Bob

ps: But I agree it is hilarious to visit a mac store!
Title: New computer for Lightroom.
Post by: Hermie on July 17, 2007, 06:14:31 PM
How would you 'techies' rate a workstation like this. The basic configuration costs EUR 2.650. I would need some additional memory and hard drives though.

See http://www.maqina.nl/product/formconfig.as...uctID=760933631 (http://www.maqina.nl/product/formconfig.asp?ProductID=760933631)
Title: New computer for Lightroom.
Post by: X-Re on July 17, 2007, 08:26:52 PM
Quote
So please, do tell (one example will do) of what 'invasive' program will cause an unstable OS 'without the user requiring anything to allow it.'  Remember, that means it's 100% the OS' fault - that's what we are talking about.  So no browser or other internet app, no user loading of anything...just a computer sitting there being 'invaded' all by itself.

     The first easy Microsoft example that jumps to mind - because of all the stir it created when it occured - is right here: http://www.microsoft.com/technet/security/...n/MS01-033.mspx (http://www.microsoft.com/technet/security/bulletin/MS01-033.mspx)

     IIS was turned on - on every Win 2K machine - by default. You install the OS and you're vulnerable.

Quote
Or perhaps you want to revise your claim...

     Or perhaps you want to change your snotty tone and go educate yourself on things like buffer overruns and other common hacking holes that occur without the user being involved.... Or STHU about things you truly don't understand.

     You might also explain to everyone why it is that cable/DSL routers with built in firewalls became so popular in the early part of the decade... and why they're actually necessary, if there's no way to attack a system without a stupid user doing something....

Quote
Congrats on your BSod.  I never said it doesn't happen.  I said it happens on both platforms and it's no big deal - you proved my point.

     Never said you didn't. I did, however, point out that my experience has been different than yours. But... apparently that offends you, all knowing and all mightly Windows self-proclaimed expert, sir.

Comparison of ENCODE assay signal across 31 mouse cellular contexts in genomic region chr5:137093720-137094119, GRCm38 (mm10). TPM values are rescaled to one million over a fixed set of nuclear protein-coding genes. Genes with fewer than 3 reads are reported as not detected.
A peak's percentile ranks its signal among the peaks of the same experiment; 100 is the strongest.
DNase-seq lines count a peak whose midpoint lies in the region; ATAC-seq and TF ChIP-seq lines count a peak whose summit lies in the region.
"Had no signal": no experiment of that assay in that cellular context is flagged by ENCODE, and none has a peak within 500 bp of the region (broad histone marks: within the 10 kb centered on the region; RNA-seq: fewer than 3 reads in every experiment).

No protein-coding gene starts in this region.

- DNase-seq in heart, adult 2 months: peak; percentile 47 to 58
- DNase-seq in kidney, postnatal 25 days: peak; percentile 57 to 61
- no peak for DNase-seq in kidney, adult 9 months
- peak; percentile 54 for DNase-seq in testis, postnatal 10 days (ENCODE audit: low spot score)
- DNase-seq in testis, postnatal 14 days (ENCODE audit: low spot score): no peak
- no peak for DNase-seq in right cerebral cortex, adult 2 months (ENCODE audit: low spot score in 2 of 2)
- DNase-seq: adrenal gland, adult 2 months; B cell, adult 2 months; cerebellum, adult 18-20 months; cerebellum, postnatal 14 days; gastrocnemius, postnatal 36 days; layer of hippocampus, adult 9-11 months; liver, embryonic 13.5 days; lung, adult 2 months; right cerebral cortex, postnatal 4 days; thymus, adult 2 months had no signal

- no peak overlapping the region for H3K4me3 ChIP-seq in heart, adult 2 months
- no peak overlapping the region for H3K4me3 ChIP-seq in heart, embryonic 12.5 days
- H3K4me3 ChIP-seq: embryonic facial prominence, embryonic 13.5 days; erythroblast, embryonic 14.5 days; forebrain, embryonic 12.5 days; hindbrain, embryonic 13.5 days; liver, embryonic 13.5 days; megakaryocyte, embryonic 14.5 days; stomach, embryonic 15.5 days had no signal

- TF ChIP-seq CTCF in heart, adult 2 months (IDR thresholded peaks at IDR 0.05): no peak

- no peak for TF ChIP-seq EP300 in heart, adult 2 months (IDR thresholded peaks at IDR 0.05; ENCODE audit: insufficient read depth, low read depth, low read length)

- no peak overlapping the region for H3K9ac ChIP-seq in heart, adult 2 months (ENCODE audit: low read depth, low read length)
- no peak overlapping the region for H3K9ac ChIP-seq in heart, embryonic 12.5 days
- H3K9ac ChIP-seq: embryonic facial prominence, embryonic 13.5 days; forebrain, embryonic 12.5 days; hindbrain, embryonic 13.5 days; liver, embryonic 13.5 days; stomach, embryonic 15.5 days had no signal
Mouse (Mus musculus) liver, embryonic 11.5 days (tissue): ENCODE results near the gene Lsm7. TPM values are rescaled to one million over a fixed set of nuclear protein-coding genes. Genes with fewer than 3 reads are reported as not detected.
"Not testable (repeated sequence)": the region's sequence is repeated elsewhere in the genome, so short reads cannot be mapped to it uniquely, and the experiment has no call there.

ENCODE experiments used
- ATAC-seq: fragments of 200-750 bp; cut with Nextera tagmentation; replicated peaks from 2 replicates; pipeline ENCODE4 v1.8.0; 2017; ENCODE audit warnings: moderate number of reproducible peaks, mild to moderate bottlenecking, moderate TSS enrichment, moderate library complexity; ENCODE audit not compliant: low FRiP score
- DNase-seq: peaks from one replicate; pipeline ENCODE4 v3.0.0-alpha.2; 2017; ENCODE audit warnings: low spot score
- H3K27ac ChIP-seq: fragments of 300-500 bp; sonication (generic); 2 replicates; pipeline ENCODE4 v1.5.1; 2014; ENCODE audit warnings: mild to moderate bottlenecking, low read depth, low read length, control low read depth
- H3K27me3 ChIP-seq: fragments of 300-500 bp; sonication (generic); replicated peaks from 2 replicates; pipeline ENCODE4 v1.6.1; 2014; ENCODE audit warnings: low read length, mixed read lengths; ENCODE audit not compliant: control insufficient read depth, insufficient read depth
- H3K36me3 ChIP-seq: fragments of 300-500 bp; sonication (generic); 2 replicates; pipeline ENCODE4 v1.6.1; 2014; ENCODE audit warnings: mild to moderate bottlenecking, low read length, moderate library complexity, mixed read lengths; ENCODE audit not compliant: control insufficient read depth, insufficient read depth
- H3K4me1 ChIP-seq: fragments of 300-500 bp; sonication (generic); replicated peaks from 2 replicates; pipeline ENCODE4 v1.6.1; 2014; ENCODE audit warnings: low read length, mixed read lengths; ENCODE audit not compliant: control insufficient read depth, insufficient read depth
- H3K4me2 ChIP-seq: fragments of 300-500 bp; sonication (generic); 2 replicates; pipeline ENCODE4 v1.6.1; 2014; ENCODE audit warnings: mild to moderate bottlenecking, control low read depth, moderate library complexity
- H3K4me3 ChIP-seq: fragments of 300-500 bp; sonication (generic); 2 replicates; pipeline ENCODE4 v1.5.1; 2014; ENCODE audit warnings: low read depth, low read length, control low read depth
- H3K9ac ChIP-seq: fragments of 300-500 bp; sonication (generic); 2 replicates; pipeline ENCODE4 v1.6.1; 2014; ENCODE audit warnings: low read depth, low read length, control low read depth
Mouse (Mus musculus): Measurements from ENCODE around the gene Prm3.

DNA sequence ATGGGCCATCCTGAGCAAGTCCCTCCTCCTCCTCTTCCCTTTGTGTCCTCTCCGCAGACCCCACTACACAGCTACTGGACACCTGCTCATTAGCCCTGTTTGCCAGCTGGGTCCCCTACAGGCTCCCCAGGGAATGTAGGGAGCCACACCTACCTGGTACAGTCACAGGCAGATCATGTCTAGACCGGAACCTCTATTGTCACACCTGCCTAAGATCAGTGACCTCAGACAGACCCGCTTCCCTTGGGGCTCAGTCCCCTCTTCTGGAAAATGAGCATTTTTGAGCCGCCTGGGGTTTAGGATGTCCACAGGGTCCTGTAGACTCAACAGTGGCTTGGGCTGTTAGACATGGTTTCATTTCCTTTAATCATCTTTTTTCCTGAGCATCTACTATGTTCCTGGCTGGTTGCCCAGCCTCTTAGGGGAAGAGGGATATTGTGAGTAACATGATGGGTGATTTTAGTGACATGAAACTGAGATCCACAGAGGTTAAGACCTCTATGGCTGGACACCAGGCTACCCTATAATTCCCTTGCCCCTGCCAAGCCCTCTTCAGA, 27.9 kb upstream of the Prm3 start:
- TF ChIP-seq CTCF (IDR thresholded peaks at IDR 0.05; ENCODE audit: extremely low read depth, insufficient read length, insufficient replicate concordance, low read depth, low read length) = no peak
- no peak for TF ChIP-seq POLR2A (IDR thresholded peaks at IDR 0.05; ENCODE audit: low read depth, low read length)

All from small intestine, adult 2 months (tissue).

Quote
I'm stating FAIR statements, to counter fan-boy ramblings.

     I'm wondering who's really the fan-boy....

Quote
They both have their place - but it pays to be informed and not default to one or the other based on BS and myths, especcially those repeated daily on the internet by uninformed users.
[a href=\"index.php?act=findpost&pid=128683\"][{POST_SNAPBACK}][/a]

     I don't disagree - I do disagree with the absolute-ist statements made in your previous posts, and your tone throughout, though... You're being less than helpful, and your snide comments to opinions that differ even slightly from yours just appear to indicate that you have an axe to grind, and not that you have useful information to share...

     At least you seem to be a solid photographer...
Title: New computer for Lightroom.
Post by: kaelaria on July 17, 2007, 08:50:14 PM
LOL try again!  A problem that was fixed 6 years ago on the OS 2 generations ago (Windows 2000)  is all you can come up with?  Try to keep up with the conversation

Buffer overruns...oooh hey throw out some more tech terms to try and baffle everyone (else) with BS!  I said no browser or loading remember...we are talking about the OS, not the user or apps.  Buffer overrun attacks required user input to execute the bad program or code, remember   Programs don't run themselves

The loser of a debate is always the first one to call names and curse...sad, but predicted